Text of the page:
Dog deaths reinforce DEP’s no contact lake advisories

PUBLIC HEALTH. In the wake of three cyanobacteria-related dog deaths in North Carolina, Lake Hopatcong remains under a DEP advisory for swimming and water sports, with the exception of Indian Harbor, Henderson Cove and Byram Cove.

| 13 Aug 2019 | 09:12

By Nicole M. Wells

The dog days of summer may have arrived, but the state Department of Environmental Protection’s no contact advisory remains in place for the majority of Lake Hopatcong, according to an Aug. 8 post on the DEP’s official Twitter account.

According to the tweet, all areas of Lake Hopatcong remain under a no contact advisory for swimming and water sports except Indian Harbor, Henderson Cove and Byram Cove.

Both people and pets should avoid contact with the water, according to the advisory.

In North Carolina, three dogs recently died due to the same bacteria that has shut down swimming at Lake Hopatcong and other New Jersey lakes this summer, the New Jersey Sierra Club said.

Shortly after a North Carolina resident brought her dogs to a lake to swim, they began to seize and died three hours later. The lake they were swimming in had blue-green algae, also known as cyanobacteria.

Borough of Hopatcong Administrator Ron Tappan said people should not take the warnings of ill health effects from the cyanobacteria lightly.

“The danger warnings are as serious as you can get,” he said. “You don’t want your pets in it, because they drink it. I would not put anybody in the water that has that red danger sign on it.”

Tappan said people who choose to ignore the warnings and go in the water anyway are taking a real risk.

“This should be a warning to the state of New Jersey that what happened there could happen here,” Jeff Tittel, director of the New Jersey Sierra Club, said. “We may not have the same strain of algae, but we need to take this seriously. People need to follow DEP’s advisories that say you should not swim or touch the water.”

According to the department, dogs will get in a body of water even if it looks or smells bad, including when it contains cyanobacteria, and are also more likely to drink the contaminated water.

DEP’s latest tests showed that Lake Hopatcong cyanobacteria levels were at 57,250 cells/mL, which is a drop from last week’s levels, which were at 63,000 cells/mL.

When reached by phone, Vernon Veterinary Clinic in Vernon, Greenwood Lake Animal Hospital in West Milford and The Highlands Veterinary Hospital in Sparta did not report any cases of cyanobacteria poisoning.

Considered the largest body of freshwater in New Jersey, Lake Hopatcong was effectively shut down due to the advisory at the end of June due to a harmful algal bloom (HAB) that has only modestly improved over the course of the summer.

Freshwater HABs are formed from bacteria carried in by nutrients primarily from septic systems and lawn and garden fertilizer.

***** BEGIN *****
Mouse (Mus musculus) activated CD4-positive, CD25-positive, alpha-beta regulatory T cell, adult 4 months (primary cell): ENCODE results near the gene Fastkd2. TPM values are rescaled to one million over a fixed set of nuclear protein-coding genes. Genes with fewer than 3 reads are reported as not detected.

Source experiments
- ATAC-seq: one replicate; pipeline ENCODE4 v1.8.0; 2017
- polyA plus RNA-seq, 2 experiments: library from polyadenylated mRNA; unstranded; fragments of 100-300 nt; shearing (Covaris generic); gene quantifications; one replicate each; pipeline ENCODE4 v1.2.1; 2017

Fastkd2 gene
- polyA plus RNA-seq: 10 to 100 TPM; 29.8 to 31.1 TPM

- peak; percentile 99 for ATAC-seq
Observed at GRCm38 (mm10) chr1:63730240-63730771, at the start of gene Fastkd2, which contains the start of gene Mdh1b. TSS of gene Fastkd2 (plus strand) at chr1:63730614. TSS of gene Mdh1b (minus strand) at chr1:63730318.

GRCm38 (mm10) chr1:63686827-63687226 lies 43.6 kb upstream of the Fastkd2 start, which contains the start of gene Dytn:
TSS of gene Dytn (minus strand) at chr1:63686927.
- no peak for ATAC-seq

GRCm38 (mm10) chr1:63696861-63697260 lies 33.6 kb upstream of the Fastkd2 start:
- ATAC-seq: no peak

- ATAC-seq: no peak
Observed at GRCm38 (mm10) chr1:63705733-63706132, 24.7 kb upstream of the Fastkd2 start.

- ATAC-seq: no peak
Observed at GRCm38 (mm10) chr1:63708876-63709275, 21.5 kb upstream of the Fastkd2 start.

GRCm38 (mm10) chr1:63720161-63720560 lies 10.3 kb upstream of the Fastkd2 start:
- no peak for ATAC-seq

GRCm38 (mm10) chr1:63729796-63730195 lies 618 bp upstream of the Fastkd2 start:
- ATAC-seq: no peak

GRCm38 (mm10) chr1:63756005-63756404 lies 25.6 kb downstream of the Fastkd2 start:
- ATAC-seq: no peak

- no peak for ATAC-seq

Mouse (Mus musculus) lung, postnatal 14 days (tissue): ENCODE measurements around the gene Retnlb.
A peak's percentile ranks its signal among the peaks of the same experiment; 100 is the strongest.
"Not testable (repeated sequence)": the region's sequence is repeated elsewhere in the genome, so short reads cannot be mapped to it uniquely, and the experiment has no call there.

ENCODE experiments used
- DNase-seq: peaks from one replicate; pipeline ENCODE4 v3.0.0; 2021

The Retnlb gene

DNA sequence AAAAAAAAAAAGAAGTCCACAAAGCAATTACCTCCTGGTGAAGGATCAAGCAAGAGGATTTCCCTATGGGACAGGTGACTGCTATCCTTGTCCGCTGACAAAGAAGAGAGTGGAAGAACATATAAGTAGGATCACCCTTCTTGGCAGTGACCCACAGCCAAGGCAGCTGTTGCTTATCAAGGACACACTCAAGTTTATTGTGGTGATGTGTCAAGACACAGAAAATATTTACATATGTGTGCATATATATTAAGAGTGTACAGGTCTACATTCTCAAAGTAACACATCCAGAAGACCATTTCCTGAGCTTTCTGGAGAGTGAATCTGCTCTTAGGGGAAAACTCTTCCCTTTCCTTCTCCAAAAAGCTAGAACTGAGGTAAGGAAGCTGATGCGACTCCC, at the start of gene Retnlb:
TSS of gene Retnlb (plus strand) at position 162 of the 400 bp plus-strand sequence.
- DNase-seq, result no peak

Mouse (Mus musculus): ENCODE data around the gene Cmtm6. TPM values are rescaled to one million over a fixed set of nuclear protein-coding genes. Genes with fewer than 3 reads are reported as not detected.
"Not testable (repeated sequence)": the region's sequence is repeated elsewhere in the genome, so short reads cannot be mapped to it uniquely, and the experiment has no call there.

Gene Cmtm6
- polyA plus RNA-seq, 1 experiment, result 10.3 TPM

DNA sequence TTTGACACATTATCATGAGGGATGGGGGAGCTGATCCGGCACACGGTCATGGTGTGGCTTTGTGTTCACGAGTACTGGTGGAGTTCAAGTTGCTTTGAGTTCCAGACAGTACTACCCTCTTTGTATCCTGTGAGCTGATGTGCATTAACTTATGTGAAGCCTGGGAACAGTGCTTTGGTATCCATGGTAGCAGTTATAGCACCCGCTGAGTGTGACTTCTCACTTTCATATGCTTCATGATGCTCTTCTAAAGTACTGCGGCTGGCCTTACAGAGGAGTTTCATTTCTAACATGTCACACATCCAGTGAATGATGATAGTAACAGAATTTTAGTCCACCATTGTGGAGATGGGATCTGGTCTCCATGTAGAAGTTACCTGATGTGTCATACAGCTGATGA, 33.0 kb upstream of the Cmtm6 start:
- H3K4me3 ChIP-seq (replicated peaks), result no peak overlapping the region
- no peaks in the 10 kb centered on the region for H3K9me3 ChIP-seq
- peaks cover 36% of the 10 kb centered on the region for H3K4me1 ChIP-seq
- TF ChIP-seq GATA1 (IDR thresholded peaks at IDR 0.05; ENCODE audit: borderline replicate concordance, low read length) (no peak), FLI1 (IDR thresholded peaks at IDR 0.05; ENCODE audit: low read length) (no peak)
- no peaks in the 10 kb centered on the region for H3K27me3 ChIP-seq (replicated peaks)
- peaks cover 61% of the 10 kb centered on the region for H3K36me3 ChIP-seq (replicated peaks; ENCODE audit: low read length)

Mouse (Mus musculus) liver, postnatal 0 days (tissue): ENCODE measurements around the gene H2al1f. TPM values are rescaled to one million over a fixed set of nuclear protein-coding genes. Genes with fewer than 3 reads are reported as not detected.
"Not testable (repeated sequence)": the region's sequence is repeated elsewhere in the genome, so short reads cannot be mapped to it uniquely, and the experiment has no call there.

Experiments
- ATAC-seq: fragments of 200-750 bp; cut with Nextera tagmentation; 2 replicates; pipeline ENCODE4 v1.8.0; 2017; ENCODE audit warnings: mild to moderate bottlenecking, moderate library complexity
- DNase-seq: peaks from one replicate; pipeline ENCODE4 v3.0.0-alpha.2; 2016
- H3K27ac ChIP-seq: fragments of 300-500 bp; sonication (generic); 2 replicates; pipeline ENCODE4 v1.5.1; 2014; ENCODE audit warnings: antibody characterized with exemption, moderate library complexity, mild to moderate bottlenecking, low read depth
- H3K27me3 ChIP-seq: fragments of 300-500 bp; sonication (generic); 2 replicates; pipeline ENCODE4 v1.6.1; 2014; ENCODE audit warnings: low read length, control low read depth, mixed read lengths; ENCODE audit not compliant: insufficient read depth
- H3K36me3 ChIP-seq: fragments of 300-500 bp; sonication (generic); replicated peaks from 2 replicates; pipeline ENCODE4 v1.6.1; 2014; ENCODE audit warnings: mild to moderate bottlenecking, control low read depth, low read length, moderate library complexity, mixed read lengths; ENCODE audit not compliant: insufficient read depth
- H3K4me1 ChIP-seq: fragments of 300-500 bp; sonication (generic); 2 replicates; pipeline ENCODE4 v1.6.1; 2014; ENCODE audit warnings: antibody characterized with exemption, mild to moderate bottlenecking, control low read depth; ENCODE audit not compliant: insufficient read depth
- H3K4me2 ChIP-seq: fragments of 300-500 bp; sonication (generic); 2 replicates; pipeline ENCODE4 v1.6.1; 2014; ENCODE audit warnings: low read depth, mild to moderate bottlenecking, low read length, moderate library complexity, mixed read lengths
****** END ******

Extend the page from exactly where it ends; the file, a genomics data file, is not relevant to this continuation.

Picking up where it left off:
When it comes in contact with the skin, cyanobacteria can cause severe rashes and, if swallowed, can cause abdominal pain, headaches and vomiting.

Lake Hopatcong is just one of a number of lakes in the state that are subject to DEP advisories because of HABs.

DEP posted a similar advisory on Greenwood Lake because of a bloom on the New Jersey side, when tests showed bacteria from the algae at nearly 10 times the state health standard.

Greenwood Lake is a 7-mile long lake that extends into Orange County, N.Y. It is managed by the bi-state Greenwood Lake Commission.

Water samples were taken from four sites on the New Jersey side of the lake, with all of them showing cyanobacteria levels significantly higher than the safe threshold of 20,000 cells per milliliter. The highest level was 212,000 cells per milliliter, nearly 10 times the state health standard.

Although the New Jersey side has an advisory, the New York side has no recommended restrictions, according to the New York Environmental Commission.

New York has different protocol in dealing with HABs, officials said.

“Overdevelopment and increased storm water runoff are pouring nutrients into the lakes, allowing algae to thrive,” Tittel said. “Nearly 90 percent of the area around Lake Hopatcong is developed. What is happening in our lakes is the direct result of the state’s failure to properly protect our waterways.”

DEP advises that people or pets who come in contact with cyanobacteria should wash thoroughly with fresh water. If water from an algal bloom area is swallowed by individuals or their pets, DEP advises them to consult a doctor, a Poison Center or a veterinarian.

The symptoms of cyanobacteria poisoning in pets are loss of appetite, loss of energy, vomiting, stumbling and falling, foaming at the mouth, diarrhea, convulsions, excessive drooling, tremors and seizures or any other unexplained sickness after being in contact with water.

“It’s not just about not being able to swim,” Tittel said. “Potential effects can have serious and fatal impacts to our pets and wildlife.”